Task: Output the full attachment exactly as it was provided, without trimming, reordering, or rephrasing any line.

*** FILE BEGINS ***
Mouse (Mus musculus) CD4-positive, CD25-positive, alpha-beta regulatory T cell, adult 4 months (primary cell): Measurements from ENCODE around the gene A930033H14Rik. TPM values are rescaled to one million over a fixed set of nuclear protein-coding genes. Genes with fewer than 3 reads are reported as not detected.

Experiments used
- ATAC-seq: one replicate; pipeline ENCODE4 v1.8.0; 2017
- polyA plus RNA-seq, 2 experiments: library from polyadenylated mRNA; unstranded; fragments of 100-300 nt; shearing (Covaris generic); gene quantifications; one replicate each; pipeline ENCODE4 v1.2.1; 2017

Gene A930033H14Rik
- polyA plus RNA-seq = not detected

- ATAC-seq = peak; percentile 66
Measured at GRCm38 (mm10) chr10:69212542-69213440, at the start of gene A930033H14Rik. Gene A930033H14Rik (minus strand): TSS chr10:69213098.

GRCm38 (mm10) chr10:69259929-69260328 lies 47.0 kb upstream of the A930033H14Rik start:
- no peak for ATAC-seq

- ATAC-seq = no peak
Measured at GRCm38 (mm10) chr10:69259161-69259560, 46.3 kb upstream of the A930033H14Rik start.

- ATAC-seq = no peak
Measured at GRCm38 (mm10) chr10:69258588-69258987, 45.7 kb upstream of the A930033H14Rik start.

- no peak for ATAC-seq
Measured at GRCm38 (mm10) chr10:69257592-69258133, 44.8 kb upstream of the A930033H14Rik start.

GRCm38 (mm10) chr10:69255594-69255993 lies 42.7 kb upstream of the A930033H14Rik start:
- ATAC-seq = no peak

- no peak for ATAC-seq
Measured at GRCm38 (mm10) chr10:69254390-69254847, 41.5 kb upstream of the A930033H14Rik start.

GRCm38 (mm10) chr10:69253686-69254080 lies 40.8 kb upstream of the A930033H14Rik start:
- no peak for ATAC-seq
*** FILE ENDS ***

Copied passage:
Mouse (Mus musculus) CD4-positive, CD25-positive, alpha-beta regulatory T cell, adult 4 months (primary cell): Measurements from ENCODE around the gene A930033H14Rik. TPM values are rescaled to one million over a fixed set of nuclear protein-coding genes. Genes with fewer than 3 reads are reported as not detected.

Experiments used
- ATAC-seq: one replicate; pipeline ENCODE4 v1.8.0; 2017
- polyA plus RNA-seq, 2 experiments: library from polyadenylated mRNA; unstranded; fragments of 100-300 nt; shearing (Covaris generic); gene quantifications; one replicate each; pipeline ENCODE4 v1.2.1; 2017

Gene A930033H14Rik
- polyA plus RNA-seq = not detected

- ATAC-seq = peak; percentile 66
Measured at GRCm38 (mm10) chr10:69212542-69213440, at the start of gene A930033H14Rik. Gene A930033H14Rik (minus strand): TSS chr10:69213098.

GRCm38 (mm10) chr10:69259929-69260328 lies 47.0 kb upstream of the A930033H14Rik start:
- no peak for ATAC-seq

- ATAC-seq = no peak
Measured at GRCm38 (mm10) chr10:69259161-69259560, 46.3 kb upstream of the A930033H14Rik start.

- ATAC-seq = no peak
Measured at GRCm38 (mm10) chr10:69258588-69258987, 45.7 kb upstream of the A930033H14Rik start.

- no peak for ATAC-seq
Measured at GRCm38 (mm10) chr10:69257592-69258133, 44.8 kb upstream of the A930033H14Rik start.

GRCm38 (mm10) chr10:69255594-69255993 lies 42.7 kb upstream of the A930033H14Rik start:
- ATAC-seq = no peak

- no peak for ATAC-seq
Measured at GRCm38 (mm10) chr10:69254390-69254847, 41.5 kb upstream of the A930033H14Rik start.

GRCm38 (mm10) chr10:69253686-69254080 lies 40.8 kb upstream of the A930033H14Rik start:
- no peak for ATAC-seq